It will thus be seen that the controversy is one which directly and vitally affects the tenant and its business future. Appellant not only wishes consideration from the Agency — which has been accorded her — but seeks to exclude the tenant from consideration and obtain the site tentatively allocated to it. Yet appellant did not name the tenant as a party defendant in her complaint. Justice and fairness required the tenant's presence in the case, if indeed it was not a necessary party. Under the circumstances, we think the District Court was well within its discretion in declining to issue the broad and sweeping declaratory judgment requested by appellant.6


For these reasons, we hold in No. 14,820 that the actions of the District Court, described in footnote 1, supra, were proper and should be affirmed. In No. 15,028, we must dismiss the Petition for Extraordinary Writ. We need not consider the remaining contentions of the parties.


So ordered.



In No. 14,820, plaintiff-appellant brought suit to restrain appellees from filing a condemnation complaint, and to obtain declaratory and other relief. The District Court granted summary judgment for appellees and dismissed the complaint. Appeal was taken to this court, and a stay was asked pending appeal. This we denied. The Government then filed a condemnation complaint and declaration of taking. Appellant's answer raised objections similar to those contained in her complaint in No. 14,820. The District Court, after hearings, granted summary judgment to appellees, and ruled that appellant should surrender possession. Appellant, after unsuccessfully moving for the entry of an order under Fed.R.Civ. P. 54(b), 28 U.S.C.A., filed in this court a Petition for Extraordinary Writ (No. 15,028), seeking reversal of the orders of the District Court in the condemnation suit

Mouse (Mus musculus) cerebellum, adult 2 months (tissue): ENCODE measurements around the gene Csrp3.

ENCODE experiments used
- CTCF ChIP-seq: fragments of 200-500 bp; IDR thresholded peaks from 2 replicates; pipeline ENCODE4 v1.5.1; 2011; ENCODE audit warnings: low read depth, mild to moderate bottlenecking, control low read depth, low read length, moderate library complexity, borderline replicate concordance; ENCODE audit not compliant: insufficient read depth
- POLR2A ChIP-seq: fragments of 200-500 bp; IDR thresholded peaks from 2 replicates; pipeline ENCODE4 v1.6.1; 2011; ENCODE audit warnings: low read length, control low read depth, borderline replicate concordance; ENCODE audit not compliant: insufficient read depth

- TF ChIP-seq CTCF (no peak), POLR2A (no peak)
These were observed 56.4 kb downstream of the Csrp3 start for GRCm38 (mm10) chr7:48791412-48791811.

D.C.Code §§ 5-701 to 5-719 (1951), as amended, D.C.Code §§ 5-717, 5-717a (Supp. VI, 1958), as amended, Act of Aug. 28, 1958, Pub.L. No. 85-854, 72 Stat. 1102

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We have not ignored plaintiff's charges that the present plan of redevelopment was adopted illegally and in bad faith. However, the allegations made — viewed in the most sympathetic light — are not of a nature which (if established) would vitiate the action taken


Appellant relies on the following provision of the governing statute:

"(i) In the lease or sale of a project area or part thereof which is designated for commercial or industrial use under the project area redevelopment plan, the Agency shall establish a policy which in its judgment will provide, to business concerns which are displaced from a project area, a priority of opportunity to relocate in commercial or industrial facilities provided in connection with such development." (Emphasis supplied.) D.C. Code § 5-706(i), as amended, Act of Aug. 28, 1958, Pub.L. No. 85-854, 72 Stat. 1103.


The lease has expired, but the tenant has been allowed to hold over


Compare Williams v. Virginia Military Institute, 1952, 91 U.S.App.D.C. 206, 208, 198 F.2d 980, 982, certiorari denied 1953, 345 U.S. 904, 73 S.Ct. 640, 97 L. Ed. 1341, where we said:

"These considerations, we think, are persuasive that if the trial court had considered the question of discretion, discretion should have been exercised unfavorably to the granting of the declaratory relief requested."